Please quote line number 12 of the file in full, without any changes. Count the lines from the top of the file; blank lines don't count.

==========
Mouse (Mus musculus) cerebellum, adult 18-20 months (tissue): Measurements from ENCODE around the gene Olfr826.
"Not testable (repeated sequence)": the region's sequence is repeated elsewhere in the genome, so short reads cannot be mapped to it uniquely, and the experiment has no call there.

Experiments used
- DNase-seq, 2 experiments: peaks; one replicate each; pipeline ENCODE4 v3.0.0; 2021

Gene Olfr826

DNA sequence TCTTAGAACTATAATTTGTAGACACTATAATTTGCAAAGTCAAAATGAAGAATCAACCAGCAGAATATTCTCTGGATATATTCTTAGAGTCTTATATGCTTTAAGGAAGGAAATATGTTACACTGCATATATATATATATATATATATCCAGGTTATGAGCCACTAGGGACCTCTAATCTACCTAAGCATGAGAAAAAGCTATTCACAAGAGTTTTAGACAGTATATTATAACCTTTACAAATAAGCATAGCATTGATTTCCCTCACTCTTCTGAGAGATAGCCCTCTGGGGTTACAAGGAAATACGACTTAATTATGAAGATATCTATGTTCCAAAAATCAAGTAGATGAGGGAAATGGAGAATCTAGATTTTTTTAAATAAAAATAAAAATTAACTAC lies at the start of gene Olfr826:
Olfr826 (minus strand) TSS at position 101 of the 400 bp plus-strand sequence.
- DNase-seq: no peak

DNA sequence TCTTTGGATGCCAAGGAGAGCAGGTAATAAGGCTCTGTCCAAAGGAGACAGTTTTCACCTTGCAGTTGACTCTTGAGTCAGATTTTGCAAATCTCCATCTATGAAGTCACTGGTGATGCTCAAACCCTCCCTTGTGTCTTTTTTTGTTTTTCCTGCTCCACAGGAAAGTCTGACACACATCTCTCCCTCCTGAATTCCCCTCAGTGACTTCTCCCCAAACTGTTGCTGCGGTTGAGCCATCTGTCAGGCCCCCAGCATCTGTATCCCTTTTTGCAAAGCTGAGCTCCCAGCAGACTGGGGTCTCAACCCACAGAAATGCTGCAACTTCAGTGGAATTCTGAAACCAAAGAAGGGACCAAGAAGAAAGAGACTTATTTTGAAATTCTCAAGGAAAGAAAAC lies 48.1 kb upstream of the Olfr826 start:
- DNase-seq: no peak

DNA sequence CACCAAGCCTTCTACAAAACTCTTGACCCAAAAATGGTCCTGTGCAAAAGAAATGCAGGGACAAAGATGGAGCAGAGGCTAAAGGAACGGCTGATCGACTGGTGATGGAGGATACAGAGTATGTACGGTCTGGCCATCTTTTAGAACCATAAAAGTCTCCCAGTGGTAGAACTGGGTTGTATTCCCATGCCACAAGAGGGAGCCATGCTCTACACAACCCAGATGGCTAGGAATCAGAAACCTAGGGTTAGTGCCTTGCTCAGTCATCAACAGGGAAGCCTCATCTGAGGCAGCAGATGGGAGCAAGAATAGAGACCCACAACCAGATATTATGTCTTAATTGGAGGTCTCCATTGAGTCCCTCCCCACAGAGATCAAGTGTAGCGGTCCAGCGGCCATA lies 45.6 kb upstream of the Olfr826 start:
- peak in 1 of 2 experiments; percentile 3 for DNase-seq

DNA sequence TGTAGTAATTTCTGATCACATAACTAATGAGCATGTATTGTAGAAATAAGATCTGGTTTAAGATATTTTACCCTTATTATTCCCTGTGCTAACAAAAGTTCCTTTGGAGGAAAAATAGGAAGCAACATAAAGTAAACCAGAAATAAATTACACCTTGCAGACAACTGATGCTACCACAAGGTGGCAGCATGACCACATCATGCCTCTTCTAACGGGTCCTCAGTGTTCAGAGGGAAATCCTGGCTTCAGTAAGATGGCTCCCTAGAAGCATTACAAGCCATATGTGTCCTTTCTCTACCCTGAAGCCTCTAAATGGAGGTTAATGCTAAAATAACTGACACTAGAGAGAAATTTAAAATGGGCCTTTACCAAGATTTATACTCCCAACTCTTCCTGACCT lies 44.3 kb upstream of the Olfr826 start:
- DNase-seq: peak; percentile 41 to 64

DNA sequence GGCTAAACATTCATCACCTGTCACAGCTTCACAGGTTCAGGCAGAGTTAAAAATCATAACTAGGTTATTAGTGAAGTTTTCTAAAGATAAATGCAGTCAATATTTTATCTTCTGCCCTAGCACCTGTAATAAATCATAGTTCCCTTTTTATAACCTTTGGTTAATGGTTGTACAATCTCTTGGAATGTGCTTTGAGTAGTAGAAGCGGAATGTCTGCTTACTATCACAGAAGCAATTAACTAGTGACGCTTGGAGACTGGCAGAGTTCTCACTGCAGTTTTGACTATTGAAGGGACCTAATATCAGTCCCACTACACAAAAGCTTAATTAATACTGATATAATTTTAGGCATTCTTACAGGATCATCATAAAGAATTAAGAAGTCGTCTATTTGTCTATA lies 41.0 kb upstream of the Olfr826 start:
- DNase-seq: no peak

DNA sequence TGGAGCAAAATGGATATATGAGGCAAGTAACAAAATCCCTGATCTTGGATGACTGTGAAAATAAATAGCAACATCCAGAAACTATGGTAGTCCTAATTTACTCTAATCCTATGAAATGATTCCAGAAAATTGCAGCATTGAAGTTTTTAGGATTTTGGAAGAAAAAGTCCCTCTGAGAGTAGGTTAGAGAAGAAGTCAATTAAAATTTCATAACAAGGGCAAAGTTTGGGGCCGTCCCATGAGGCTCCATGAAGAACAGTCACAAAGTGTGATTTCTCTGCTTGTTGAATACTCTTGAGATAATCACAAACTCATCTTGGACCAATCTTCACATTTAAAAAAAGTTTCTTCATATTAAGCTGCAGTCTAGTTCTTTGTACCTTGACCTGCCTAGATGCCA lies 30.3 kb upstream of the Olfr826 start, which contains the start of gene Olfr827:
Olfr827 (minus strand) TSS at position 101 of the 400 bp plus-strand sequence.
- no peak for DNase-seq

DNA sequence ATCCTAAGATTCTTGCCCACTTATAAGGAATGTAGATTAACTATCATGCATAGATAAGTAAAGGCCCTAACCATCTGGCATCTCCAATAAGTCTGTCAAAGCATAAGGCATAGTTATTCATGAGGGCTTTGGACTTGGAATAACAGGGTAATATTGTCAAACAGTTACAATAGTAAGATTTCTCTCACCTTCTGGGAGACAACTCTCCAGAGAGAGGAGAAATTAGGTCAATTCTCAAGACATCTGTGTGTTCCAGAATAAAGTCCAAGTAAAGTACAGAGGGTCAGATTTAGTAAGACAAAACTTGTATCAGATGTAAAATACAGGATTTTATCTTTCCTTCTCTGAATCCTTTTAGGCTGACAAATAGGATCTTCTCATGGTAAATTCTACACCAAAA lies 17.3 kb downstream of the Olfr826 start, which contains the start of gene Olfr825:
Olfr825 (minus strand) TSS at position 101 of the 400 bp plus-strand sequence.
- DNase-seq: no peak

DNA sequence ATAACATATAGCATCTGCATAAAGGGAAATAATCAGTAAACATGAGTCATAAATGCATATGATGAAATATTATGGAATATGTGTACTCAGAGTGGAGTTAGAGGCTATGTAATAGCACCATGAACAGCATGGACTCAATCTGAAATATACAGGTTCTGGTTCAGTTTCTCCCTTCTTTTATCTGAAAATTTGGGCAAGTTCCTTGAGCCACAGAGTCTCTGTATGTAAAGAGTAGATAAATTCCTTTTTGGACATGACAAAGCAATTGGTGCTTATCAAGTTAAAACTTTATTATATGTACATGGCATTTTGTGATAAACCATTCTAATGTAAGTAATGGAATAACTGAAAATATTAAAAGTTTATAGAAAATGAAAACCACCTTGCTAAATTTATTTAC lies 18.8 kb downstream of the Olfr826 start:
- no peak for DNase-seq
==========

- peak in 1 of 2 experiments; percentile 3 for DNase-seq